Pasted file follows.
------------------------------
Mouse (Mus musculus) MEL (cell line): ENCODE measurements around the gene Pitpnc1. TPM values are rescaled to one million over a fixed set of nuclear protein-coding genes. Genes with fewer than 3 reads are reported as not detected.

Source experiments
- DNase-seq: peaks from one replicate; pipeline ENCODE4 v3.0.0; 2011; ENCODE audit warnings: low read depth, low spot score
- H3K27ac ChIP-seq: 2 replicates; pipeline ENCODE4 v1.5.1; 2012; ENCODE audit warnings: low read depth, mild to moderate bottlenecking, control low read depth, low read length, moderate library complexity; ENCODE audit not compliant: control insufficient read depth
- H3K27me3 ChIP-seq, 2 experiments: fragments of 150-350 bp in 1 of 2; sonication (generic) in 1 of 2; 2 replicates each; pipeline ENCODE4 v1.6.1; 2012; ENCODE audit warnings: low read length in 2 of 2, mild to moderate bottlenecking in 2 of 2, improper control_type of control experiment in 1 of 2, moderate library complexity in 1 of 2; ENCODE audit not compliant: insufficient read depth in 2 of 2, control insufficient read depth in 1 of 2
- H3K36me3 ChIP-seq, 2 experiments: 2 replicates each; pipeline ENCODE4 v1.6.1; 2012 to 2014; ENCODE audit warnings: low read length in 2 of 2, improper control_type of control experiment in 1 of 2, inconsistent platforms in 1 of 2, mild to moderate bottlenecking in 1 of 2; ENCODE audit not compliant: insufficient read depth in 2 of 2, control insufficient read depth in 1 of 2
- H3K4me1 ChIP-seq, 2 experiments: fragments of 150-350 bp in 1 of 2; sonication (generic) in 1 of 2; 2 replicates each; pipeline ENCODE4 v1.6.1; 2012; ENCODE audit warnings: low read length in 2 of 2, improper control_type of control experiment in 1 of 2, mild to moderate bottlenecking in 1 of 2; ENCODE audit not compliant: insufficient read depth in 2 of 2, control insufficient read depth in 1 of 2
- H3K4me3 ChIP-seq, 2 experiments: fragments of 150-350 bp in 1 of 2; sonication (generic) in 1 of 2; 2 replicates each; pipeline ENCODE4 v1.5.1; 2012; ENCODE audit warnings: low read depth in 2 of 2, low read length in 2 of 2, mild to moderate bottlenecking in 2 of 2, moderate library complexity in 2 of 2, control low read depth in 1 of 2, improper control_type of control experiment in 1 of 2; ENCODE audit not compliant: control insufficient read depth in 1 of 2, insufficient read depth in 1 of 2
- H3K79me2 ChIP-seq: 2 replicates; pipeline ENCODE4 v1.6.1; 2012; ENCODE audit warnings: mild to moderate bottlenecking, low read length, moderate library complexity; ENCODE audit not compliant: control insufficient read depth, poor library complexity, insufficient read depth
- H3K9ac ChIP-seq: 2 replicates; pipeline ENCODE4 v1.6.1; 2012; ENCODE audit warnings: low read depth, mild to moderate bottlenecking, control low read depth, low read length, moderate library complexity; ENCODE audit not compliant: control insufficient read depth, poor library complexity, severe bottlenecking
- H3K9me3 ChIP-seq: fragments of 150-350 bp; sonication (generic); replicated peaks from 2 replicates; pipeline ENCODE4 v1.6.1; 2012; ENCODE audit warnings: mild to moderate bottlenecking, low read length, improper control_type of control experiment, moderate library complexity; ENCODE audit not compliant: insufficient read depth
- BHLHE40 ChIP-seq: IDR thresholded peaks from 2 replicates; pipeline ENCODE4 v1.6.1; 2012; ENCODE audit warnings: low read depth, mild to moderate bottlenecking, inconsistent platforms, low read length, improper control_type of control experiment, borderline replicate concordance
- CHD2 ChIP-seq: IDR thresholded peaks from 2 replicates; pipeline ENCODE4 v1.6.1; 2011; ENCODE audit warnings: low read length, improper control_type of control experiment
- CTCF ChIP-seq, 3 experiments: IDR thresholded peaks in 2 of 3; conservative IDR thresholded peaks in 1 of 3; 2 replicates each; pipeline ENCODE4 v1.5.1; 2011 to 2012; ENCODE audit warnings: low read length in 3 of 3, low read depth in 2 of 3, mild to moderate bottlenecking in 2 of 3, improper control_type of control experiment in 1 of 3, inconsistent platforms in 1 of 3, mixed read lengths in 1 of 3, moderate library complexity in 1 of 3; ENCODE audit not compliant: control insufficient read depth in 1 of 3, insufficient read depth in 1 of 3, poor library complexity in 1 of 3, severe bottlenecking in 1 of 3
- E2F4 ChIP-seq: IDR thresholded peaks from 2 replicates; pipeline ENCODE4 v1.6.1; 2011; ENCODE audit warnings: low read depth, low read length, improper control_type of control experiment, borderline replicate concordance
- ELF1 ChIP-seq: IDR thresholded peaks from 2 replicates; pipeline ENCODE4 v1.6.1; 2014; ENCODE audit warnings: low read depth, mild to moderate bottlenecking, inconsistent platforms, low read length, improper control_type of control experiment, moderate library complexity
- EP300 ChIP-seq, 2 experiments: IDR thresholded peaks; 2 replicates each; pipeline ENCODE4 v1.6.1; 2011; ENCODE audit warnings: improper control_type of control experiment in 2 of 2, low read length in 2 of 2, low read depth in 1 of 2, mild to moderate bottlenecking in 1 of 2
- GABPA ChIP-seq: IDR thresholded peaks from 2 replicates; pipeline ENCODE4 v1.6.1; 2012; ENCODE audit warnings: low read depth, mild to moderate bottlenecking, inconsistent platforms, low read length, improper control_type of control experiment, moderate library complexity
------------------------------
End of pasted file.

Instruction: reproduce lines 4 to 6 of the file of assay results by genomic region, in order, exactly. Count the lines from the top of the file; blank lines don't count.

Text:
- H3K27ac ChIP-seq: 2 replicates; pipeline ENCODE4 v1.5.1; 2012; ENCODE audit warnings: low read depth, mild to moderate bottlenecking, control low read depth, low read length, moderate library complexity; ENCODE audit not compliant: control insufficient read depth
- H3K27me3 ChIP-seq, 2 experiments: fragments of 150-350 bp in 1 of 2; sonication (generic) in 1 of 2; 2 replicates each; pipeline ENCODE4 v1.6.1; 2012; ENCODE audit warnings: low read length in 2 of 2, mild to moderate bottlenecking in 2 of 2, improper control_type of control experiment in 1 of 2, moderate library complexity in 1 of 2; ENCODE audit not compliant: insufficient read depth in 2 of 2, control insufficient read depth in 1 of 2
- H3K36me3 ChIP-seq, 2 experiments: 2 replicates each; pipeline ENCODE4 v1.6.1; 2012 to 2014; ENCODE audit warnings: low read length in 2 of 2, improper control_type of control experiment in 1 of 2, inconsistent platforms in 1 of 2, mild to moderate bottlenecking in 1 of 2; ENCODE audit not compliant: insufficient read depth in 2 of 2, control insufficient read depth in 1 of 2